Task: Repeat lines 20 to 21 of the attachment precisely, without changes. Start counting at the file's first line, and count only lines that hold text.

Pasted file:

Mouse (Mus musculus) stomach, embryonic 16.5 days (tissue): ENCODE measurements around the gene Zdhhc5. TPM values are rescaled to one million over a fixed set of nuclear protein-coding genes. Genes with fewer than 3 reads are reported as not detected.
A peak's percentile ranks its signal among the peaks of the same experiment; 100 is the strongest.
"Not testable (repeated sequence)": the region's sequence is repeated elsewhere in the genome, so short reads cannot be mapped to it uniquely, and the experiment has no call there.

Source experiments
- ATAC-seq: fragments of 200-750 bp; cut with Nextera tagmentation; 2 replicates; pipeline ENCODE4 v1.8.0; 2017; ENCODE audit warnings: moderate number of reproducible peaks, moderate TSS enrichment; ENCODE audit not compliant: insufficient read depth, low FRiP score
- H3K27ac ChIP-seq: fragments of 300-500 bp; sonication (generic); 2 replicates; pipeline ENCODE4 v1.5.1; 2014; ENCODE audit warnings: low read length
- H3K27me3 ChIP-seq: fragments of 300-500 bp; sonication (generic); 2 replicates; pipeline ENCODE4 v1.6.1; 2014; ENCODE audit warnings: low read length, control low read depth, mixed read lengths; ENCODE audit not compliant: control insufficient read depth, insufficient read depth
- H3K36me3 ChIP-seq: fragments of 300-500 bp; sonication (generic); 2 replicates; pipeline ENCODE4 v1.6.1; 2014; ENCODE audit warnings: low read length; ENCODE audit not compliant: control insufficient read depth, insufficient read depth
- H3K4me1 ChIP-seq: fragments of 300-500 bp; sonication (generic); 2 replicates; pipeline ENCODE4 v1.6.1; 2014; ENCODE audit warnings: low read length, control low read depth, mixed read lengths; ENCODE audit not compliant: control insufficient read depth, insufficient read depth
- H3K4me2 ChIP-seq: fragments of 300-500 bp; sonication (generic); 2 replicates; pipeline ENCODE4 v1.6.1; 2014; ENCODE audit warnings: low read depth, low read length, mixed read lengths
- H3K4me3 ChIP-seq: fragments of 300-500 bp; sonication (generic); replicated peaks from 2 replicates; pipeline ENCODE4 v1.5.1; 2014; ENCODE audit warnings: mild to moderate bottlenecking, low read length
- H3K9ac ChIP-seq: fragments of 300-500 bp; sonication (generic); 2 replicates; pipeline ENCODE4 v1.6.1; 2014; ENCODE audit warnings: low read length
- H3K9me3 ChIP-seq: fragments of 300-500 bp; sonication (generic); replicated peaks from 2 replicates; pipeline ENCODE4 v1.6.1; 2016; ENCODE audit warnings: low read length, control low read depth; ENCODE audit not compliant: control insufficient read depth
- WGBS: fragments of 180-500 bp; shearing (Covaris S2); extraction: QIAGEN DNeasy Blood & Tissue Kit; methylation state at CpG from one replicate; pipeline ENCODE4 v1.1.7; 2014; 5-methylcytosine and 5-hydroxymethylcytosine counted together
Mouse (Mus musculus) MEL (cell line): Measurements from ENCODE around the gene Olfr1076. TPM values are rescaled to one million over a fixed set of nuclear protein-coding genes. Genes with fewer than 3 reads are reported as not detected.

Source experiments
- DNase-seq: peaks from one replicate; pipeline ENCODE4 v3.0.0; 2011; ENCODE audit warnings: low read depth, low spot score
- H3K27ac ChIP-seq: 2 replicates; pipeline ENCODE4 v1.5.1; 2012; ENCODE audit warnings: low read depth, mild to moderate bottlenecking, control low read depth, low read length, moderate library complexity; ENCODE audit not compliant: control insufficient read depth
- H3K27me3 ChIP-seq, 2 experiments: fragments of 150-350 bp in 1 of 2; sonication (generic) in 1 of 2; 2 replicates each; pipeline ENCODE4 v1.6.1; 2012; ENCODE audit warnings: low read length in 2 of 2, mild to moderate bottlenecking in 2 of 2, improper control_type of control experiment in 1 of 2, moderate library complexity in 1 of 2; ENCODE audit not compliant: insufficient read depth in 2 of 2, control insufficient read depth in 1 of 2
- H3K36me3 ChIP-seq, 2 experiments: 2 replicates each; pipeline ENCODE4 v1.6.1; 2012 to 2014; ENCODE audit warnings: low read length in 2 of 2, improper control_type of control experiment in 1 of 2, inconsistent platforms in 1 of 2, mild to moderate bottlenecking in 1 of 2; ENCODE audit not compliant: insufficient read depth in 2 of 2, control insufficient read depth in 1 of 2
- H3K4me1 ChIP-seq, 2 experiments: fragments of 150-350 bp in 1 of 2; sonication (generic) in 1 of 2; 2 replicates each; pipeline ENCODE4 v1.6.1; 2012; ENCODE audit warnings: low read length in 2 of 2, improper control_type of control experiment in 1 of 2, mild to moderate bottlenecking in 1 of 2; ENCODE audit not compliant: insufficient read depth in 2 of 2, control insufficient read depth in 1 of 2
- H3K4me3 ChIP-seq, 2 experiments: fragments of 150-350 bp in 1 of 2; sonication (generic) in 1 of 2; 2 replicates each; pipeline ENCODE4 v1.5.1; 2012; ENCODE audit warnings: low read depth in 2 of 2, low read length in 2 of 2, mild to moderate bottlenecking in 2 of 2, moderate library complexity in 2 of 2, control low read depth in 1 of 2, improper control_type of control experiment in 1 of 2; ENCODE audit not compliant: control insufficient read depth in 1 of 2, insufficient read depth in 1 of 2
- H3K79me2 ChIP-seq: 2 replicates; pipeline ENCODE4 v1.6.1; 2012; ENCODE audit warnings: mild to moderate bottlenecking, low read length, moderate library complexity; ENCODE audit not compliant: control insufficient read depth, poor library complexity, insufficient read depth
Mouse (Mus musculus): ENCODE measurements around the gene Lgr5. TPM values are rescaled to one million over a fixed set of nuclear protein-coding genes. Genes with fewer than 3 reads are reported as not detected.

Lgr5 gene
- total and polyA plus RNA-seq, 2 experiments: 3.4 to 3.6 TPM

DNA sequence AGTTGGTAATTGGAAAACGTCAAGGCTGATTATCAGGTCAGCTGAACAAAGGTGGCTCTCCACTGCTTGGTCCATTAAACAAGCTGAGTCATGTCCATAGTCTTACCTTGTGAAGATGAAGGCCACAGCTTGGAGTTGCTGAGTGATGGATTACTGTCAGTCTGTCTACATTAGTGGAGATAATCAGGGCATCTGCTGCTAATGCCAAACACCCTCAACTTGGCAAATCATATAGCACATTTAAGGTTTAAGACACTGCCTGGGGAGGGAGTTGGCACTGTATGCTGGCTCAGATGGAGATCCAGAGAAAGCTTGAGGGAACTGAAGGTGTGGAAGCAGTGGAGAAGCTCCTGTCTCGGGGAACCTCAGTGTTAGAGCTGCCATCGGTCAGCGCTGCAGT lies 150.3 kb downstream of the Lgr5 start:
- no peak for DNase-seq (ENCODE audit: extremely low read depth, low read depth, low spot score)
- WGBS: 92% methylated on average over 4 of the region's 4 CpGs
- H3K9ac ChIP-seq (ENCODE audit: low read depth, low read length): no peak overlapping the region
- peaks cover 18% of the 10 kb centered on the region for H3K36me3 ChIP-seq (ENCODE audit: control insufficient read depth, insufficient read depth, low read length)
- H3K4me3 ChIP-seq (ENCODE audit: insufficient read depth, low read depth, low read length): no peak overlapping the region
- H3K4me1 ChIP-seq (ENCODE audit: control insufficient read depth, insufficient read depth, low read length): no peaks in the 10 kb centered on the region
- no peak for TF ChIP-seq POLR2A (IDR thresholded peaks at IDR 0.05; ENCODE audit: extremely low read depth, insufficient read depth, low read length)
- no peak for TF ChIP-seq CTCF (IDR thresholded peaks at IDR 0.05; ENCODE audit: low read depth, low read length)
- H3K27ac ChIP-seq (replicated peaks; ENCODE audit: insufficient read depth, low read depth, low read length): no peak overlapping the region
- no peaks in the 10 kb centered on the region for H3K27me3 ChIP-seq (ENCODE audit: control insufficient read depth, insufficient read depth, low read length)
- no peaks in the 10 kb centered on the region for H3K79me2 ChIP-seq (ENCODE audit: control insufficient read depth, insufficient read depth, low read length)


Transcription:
- H3K36me3 ChIP-seq, 2 experiments: 2 replicates each; pipeline ENCODE4 v1.6.1; 2012 to 2014; ENCODE audit warnings: low read length in 2 of 2, improper control_type of control experiment in 1 of 2, inconsistent platforms in 1 of 2, mild to moderate bottlenecking in 1 of 2; ENCODE audit not compliant: insufficient read depth in 2 of 2, control insufficient read depth in 1 of 2
- H3K4me1 ChIP-seq, 2 experiments: fragments of 150-350 bp in 1 of 2; sonication (generic) in 1 of 2; 2 replicates each; pipeline ENCODE4 v1.6.1; 2012; ENCODE audit warnings: low read length in 2 of 2, improper control_type of control experiment in 1 of 2, mild to moderate bottlenecking in 1 of 2; ENCODE audit not compliant: insufficient read depth in 2 of 2, control insufficient read depth in 1 of 2